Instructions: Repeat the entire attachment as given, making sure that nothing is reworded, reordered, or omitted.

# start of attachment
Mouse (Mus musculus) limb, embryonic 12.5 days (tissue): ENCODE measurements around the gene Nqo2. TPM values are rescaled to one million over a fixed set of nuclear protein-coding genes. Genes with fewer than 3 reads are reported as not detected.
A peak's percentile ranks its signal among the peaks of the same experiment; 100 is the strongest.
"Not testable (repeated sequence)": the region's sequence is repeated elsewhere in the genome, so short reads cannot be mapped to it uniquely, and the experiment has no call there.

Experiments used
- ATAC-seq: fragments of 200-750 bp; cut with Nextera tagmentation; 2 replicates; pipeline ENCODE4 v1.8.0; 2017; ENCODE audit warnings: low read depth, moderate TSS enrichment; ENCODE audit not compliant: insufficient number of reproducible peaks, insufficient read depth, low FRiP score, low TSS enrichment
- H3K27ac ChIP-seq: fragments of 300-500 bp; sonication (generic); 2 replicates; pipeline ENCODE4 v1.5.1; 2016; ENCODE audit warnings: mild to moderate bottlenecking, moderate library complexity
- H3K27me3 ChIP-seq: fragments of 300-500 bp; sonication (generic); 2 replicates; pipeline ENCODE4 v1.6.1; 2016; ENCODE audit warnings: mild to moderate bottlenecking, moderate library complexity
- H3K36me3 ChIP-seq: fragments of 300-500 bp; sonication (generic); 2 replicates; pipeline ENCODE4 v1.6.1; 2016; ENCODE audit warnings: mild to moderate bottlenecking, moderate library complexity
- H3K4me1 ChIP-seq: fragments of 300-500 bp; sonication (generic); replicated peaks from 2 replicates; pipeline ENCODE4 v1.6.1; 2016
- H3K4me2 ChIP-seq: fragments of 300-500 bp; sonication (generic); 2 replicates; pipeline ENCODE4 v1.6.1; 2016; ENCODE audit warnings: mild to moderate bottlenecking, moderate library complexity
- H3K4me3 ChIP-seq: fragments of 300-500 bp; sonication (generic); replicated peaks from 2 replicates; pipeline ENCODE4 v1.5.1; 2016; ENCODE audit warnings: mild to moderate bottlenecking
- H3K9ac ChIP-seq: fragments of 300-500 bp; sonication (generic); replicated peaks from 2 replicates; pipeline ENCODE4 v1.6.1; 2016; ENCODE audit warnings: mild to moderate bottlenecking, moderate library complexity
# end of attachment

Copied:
Mouse (Mus musculus) limb, embryonic 12.5 days (tissue): ENCODE measurements around the gene Nqo2. TPM values are rescaled to one million over a fixed set of nuclear protein-coding genes. Genes with fewer than 3 reads are reported as not detected.
A peak's percentile ranks its signal among the peaks of the same experiment; 100 is the strongest.
"Not testable (repeated sequence)": the region's sequence is repeated elsewhere in the genome, so short reads cannot be mapped to it uniquely, and the experiment has no call there.

Experiments used
- ATAC-seq: fragments of 200-750 bp; cut with Nextera tagmentation; 2 replicates; pipeline ENCODE4 v1.8.0; 2017; ENCODE audit warnings: low read depth, moderate TSS enrichment; ENCODE audit not compliant: insufficient number of reproducible peaks, insufficient read depth, low FRiP score, low TSS enrichment
- H3K27ac ChIP-seq: fragments of 300-500 bp; sonication (generic); 2 replicates; pipeline ENCODE4 v1.5.1; 2016; ENCODE audit warnings: mild to moderate bottlenecking, moderate library complexity
- H3K27me3 ChIP-seq: fragments of 300-500 bp; sonication (generic); 2 replicates; pipeline ENCODE4 v1.6.1; 2016; ENCODE audit warnings: mild to moderate bottlenecking, moderate library complexity
- H3K36me3 ChIP-seq: fragments of 300-500 bp; sonication (generic); 2 replicates; pipeline ENCODE4 v1.6.1; 2016; ENCODE audit warnings: mild to moderate bottlenecking, moderate library complexity
- H3K4me1 ChIP-seq: fragments of 300-500 bp; sonication (generic); replicated peaks from 2 replicates; pipeline ENCODE4 v1.6.1; 2016
- H3K4me2 ChIP-seq: fragments of 300-500 bp; sonication (generic); 2 replicates; pipeline ENCODE4 v1.6.1; 2016; ENCODE audit warnings: mild to moderate bottlenecking, moderate library complexity
- H3K4me3 ChIP-seq: fragments of 300-500 bp; sonication (generic); replicated peaks from 2 replicates; pipeline ENCODE4 v1.5.1; 2016; ENCODE audit warnings: mild to moderate bottlenecking
- H3K9ac ChIP-seq: fragments of 300-500 bp; sonication (generic); replicated peaks from 2 replicates; pipeline ENCODE4 v1.6.1; 2016; ENCODE audit warnings: mild to moderate bottlenecking, moderate library complexity